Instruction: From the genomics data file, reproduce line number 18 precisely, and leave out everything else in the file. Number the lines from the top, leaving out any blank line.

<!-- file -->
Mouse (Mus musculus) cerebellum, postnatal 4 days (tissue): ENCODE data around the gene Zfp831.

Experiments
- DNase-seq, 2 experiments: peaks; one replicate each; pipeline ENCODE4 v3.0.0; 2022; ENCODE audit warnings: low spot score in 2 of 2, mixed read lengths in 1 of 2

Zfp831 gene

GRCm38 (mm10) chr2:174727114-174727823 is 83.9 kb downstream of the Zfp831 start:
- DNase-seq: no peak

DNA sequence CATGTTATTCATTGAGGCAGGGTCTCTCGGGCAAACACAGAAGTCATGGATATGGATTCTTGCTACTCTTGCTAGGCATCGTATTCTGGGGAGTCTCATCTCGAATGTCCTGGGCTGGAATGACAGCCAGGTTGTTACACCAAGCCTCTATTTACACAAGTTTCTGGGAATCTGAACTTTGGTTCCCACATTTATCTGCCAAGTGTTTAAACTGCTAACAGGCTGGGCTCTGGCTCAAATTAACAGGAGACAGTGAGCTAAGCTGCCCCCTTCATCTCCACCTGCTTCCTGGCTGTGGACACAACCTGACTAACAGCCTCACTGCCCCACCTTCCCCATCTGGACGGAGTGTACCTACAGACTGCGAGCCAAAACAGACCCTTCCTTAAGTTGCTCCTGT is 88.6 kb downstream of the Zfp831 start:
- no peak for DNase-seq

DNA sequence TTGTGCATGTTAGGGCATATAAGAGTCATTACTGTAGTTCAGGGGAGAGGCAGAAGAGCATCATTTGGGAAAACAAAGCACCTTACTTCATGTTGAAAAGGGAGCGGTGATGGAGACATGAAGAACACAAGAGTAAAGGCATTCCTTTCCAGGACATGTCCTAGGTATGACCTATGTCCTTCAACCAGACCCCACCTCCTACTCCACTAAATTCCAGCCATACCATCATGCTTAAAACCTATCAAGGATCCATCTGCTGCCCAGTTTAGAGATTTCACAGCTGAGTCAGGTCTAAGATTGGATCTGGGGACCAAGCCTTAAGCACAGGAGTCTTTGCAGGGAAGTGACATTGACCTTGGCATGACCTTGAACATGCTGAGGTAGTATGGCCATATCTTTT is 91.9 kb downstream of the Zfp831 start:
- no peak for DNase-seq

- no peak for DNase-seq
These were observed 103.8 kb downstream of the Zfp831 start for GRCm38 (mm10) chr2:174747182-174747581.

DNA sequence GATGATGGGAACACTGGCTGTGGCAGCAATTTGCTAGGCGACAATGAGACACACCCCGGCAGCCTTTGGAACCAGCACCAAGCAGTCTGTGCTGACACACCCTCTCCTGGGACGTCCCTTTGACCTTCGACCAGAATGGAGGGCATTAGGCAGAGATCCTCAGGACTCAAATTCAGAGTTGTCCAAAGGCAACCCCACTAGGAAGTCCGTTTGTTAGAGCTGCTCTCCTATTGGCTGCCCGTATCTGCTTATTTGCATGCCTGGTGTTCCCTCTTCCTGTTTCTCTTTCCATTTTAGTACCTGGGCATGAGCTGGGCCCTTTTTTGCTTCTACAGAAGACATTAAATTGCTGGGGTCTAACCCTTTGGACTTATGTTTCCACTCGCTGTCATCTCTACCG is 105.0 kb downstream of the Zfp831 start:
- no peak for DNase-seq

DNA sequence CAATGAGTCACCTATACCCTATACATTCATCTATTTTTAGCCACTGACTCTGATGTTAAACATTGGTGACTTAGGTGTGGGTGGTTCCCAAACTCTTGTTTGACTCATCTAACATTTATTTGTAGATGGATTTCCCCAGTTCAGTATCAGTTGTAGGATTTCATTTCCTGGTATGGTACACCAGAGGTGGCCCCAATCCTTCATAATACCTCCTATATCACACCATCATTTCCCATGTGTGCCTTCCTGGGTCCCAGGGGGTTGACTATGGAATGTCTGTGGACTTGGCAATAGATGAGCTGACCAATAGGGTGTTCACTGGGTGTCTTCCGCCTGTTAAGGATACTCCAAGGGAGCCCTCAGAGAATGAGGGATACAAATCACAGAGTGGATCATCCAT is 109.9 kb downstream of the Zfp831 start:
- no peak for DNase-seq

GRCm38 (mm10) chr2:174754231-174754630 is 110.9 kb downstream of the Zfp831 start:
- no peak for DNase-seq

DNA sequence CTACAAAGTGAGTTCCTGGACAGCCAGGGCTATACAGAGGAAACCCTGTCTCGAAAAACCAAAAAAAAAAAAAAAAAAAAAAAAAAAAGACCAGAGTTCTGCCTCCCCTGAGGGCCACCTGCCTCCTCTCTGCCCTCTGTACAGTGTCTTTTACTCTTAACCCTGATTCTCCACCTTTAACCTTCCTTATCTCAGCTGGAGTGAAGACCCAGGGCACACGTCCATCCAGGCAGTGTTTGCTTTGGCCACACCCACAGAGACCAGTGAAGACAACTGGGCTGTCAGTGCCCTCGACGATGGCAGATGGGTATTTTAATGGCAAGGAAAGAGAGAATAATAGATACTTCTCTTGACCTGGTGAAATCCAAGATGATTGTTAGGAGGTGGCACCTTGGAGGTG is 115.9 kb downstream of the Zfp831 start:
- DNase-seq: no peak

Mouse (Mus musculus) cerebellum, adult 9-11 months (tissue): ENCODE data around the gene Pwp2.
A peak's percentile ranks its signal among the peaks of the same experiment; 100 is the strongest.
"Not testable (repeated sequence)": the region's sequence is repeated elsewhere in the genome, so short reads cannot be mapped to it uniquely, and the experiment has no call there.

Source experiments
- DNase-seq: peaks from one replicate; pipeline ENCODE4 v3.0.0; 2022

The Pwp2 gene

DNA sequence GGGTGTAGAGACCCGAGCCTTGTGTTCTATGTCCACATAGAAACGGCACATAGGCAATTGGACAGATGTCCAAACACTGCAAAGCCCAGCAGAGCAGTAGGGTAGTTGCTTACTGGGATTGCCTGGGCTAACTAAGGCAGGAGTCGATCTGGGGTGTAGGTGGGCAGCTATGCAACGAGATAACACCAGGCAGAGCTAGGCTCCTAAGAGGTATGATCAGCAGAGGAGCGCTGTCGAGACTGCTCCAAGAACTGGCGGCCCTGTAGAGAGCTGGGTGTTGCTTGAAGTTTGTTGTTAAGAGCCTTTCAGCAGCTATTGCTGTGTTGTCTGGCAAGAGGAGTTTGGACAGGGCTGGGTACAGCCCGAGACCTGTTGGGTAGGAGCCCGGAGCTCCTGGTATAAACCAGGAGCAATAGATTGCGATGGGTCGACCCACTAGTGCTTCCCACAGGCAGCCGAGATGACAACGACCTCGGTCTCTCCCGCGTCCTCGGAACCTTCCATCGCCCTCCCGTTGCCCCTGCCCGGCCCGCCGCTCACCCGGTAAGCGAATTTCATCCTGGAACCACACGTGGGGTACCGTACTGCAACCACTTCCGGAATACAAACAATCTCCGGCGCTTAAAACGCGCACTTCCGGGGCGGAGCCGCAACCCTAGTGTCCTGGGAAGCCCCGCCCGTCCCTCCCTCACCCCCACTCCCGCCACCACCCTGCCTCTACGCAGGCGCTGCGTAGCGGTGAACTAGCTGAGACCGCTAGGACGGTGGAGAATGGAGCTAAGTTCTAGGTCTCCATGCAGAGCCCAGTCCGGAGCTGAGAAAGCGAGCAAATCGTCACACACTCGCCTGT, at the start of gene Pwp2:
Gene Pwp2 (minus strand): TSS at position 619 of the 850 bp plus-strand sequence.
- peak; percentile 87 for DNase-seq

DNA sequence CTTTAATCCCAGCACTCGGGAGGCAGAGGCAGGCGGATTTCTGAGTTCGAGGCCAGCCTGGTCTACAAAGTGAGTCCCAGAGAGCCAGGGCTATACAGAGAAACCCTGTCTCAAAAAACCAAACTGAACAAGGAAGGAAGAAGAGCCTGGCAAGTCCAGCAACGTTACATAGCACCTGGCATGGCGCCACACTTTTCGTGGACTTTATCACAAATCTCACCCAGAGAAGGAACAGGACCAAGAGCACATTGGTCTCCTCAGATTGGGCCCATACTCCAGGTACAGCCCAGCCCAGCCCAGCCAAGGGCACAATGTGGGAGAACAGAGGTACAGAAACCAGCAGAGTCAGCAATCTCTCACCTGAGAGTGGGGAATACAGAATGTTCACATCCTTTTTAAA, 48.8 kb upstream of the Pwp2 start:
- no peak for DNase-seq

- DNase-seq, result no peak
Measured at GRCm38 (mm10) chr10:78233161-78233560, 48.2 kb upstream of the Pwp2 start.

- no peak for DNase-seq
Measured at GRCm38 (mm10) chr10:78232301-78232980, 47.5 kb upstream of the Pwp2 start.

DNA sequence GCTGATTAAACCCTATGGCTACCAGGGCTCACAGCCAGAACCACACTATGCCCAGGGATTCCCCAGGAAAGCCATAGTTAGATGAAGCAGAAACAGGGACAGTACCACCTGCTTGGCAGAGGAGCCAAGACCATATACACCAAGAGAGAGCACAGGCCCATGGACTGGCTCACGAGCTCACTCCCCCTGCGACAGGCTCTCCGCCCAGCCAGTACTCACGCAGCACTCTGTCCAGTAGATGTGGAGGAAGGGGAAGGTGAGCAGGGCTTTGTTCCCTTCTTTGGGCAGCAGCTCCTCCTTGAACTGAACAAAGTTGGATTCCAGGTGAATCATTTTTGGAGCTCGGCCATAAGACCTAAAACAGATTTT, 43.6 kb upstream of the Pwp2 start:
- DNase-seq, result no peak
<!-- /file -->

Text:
- no peak for DNase-seq